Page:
Euphorbia species: A genus of plants with impressive diversity

Euphorbia species: A genus of plants with impressive diversity

Basic characteristics of milkweed species

This genus of plants is anything but uniform, because euphorbias are often:

  • herbaceous or woody to shrubs and trees
  • annual or persistent
  • have alternate, opposite or arranged in whorls leaves
  • are thorny or unreinforced

also read

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  • What to do with the Euphorbia in winter frost?

Around half of all euphorbia species get by with very little rainfall or irrigation, which is called “xerophytic” in technical terms. Plant species of the genus Euphorbia are often succulent and, like the pencil bush, which is easy to propagate, have thick-fleshed branches on which small-format leaves can only be discovered when new shoots have emerged. All milkweed species require a certain amount of care when caring for them, as the toxic and skin-irritating milky sap escapes when pruning.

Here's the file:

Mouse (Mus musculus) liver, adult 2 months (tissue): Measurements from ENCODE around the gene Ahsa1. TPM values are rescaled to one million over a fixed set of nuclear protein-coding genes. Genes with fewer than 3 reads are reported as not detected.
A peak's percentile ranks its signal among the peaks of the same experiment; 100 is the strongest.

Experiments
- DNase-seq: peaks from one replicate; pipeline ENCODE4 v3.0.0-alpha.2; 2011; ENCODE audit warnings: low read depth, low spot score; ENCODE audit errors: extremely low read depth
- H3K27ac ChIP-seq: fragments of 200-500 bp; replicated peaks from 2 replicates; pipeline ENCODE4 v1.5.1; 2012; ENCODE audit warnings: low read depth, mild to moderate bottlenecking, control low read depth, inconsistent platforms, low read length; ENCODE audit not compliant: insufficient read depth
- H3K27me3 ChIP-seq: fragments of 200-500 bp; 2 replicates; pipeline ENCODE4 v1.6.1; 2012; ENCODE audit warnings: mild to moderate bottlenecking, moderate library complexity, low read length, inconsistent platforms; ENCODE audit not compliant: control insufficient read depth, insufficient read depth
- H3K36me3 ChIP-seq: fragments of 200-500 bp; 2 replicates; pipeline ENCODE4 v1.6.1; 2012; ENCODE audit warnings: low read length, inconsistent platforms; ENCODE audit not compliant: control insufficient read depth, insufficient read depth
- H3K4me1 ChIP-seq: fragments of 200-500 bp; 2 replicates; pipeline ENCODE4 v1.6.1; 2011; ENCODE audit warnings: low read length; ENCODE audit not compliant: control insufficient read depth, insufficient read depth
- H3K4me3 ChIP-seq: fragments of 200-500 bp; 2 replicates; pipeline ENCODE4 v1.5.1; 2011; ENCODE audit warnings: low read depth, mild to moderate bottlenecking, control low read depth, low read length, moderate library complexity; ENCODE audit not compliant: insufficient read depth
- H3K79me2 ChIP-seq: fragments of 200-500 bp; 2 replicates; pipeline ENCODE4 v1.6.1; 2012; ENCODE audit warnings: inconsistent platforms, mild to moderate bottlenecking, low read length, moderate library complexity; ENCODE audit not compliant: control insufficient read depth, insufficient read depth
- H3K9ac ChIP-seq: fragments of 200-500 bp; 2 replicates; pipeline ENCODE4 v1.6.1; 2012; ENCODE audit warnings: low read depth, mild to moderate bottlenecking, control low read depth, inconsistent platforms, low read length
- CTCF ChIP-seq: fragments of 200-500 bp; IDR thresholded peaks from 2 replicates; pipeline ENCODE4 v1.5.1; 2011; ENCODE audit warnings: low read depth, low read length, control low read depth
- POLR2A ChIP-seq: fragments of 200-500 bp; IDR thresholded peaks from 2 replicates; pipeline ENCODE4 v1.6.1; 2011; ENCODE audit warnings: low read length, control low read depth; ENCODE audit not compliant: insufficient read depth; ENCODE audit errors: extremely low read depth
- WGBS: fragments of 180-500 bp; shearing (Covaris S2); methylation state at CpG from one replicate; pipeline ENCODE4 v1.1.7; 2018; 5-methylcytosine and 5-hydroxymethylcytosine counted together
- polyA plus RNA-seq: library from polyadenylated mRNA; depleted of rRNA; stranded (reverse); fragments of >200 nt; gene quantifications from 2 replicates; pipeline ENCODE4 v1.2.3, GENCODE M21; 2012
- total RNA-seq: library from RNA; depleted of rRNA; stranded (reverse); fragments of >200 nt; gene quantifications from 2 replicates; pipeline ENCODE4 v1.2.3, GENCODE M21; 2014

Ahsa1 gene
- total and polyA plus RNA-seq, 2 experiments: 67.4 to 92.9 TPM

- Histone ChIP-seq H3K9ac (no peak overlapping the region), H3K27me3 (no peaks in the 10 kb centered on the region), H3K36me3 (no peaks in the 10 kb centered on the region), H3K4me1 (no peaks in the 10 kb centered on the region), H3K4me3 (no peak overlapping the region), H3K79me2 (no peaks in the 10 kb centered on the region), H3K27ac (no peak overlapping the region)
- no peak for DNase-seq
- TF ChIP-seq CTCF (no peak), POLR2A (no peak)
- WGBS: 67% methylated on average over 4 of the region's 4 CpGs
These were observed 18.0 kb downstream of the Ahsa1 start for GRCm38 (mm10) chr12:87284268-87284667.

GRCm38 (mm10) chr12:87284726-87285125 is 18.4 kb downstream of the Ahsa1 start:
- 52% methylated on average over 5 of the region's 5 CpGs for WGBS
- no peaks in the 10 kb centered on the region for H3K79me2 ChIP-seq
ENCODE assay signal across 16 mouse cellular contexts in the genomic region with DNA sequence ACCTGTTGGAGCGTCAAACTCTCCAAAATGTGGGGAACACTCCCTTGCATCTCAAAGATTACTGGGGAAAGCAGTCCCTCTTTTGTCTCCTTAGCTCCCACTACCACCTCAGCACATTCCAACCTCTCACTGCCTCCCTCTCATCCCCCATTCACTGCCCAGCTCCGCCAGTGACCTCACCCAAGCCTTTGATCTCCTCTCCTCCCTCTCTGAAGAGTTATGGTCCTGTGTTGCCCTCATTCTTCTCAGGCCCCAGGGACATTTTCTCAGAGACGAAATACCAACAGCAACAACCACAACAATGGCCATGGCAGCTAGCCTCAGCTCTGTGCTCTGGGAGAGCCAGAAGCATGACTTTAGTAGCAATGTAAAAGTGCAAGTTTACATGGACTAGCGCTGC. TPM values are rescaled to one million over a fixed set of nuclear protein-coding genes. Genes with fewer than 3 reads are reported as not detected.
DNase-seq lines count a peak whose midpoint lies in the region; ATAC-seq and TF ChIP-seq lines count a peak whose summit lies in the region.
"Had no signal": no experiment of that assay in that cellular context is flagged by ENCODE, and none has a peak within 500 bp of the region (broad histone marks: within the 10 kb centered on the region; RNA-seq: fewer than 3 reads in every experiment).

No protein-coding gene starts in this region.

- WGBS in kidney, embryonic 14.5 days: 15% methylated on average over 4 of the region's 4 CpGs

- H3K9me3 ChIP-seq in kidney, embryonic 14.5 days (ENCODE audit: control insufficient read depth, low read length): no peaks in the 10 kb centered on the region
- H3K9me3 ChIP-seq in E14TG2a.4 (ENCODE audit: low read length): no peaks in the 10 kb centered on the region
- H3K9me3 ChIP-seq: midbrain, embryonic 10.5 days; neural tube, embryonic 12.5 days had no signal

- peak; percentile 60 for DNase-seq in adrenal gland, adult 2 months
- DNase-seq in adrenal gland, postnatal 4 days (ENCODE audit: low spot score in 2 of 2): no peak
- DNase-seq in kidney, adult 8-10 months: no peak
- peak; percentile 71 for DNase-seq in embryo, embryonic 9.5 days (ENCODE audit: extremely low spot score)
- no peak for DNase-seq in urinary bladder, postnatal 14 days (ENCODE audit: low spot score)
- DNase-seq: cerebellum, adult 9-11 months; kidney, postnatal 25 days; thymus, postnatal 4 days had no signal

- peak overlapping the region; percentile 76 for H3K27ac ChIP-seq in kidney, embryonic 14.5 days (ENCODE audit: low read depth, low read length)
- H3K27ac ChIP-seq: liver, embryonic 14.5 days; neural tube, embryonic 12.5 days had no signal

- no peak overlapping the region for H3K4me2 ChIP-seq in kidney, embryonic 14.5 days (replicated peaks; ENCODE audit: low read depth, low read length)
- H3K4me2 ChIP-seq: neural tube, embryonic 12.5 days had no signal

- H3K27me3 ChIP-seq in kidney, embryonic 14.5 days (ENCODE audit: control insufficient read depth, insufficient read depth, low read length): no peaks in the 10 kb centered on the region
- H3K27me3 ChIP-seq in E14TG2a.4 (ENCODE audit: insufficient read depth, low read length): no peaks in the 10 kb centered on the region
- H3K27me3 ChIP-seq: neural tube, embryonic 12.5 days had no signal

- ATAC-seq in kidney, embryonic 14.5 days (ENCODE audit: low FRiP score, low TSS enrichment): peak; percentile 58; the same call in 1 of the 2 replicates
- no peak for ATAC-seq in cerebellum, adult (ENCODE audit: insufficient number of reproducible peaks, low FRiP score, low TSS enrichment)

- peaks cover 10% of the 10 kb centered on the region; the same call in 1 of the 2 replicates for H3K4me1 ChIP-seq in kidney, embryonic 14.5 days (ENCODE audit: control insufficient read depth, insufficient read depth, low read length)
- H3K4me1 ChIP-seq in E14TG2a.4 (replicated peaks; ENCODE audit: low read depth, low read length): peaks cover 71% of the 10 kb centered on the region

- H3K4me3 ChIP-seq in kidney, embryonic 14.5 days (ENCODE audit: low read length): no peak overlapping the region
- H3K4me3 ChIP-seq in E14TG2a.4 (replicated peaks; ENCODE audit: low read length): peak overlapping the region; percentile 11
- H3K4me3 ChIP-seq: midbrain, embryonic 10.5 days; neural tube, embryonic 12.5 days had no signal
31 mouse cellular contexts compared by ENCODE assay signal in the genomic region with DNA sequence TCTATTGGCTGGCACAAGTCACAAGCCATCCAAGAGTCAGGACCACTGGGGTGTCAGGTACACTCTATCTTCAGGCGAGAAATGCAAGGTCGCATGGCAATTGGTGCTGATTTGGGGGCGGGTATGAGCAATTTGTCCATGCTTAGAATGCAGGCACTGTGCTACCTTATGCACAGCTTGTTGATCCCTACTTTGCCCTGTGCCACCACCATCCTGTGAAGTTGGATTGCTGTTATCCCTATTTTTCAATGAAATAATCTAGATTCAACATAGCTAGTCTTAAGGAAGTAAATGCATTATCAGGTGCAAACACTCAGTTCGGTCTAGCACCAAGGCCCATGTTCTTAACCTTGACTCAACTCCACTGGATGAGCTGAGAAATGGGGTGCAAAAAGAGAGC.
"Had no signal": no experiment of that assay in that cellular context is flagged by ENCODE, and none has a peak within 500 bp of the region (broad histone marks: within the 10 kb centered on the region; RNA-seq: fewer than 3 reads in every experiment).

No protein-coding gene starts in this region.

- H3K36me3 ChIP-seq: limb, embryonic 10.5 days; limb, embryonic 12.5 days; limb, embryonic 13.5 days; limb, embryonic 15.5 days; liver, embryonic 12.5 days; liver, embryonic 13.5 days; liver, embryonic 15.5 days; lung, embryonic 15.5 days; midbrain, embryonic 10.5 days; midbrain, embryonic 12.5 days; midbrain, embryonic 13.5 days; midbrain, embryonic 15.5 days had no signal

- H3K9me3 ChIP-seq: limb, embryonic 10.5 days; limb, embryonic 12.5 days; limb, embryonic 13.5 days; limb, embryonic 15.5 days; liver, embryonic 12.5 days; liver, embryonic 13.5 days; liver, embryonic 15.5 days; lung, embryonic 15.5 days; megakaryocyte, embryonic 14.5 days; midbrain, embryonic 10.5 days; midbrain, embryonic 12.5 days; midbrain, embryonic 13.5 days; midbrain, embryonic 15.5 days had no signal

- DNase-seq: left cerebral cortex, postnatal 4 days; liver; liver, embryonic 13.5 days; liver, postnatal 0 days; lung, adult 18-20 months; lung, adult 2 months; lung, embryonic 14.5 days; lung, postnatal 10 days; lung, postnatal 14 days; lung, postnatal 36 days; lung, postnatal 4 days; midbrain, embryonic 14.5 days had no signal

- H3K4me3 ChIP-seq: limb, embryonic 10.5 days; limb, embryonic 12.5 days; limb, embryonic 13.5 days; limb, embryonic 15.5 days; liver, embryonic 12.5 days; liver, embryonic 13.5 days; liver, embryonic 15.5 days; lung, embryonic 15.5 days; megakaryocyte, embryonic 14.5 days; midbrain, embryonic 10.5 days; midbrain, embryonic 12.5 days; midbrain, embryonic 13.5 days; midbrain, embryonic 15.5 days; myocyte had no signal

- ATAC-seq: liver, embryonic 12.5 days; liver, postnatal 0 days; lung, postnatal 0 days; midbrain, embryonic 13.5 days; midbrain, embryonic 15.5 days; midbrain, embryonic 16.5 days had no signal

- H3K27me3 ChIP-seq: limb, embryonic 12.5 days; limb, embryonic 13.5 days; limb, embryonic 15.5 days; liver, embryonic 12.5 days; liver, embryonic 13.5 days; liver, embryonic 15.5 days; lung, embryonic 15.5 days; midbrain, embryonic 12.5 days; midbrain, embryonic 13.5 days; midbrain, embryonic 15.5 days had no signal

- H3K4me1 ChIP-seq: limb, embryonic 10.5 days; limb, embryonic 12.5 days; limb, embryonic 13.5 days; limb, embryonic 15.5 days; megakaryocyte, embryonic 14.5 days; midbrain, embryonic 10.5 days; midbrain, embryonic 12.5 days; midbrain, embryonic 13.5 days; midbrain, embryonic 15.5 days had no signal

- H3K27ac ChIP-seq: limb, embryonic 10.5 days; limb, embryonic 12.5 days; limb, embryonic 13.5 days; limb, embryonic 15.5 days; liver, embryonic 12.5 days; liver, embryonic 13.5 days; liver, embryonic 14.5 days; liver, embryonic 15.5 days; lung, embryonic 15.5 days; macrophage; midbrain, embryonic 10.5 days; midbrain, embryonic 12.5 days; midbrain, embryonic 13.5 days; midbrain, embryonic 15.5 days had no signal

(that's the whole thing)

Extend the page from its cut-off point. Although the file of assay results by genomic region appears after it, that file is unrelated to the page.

Prominent representatives among the indoor plants

Since most of the Euphorbia species come from tropical or subtropical regions, they are usually only cultivated in this country as a houseplant or partially as a container plant with the summer outdoor season. Particularly prominent representatives of the genus are, for example:

  • the triangular milkweed (Euphorbia trigona)
  • the poinsettia (Euphorbia pulcherrima)
  • the Christ thorn (Euphorbia milii)
  • the spit palm (Euphorbia leuconeura)
  • the pencil bush (Euphorbia tirucalli)

Care instructions for common species of Euphorbia

Most euphorbias prefer a bright, if not full sun, location. Since the majority of these are succulent plants, care should be taken to ensure that the watering is particularly cautious. During the winter months, the respective location should be frost-free, but the temperature should be a bit cooler. In addition, the euphorbias are kept drier than usual during this resting phase.


The toxic effects of the milky latex sap of the euphorbias should not be underestimated. With all types of milkweed, pruning measures should therefore only be carried out with protective gloves and special care. Since harmful effects are even possible via the air we breathe, larger specimens should only be cut in the greenhouse with adequate ventilation.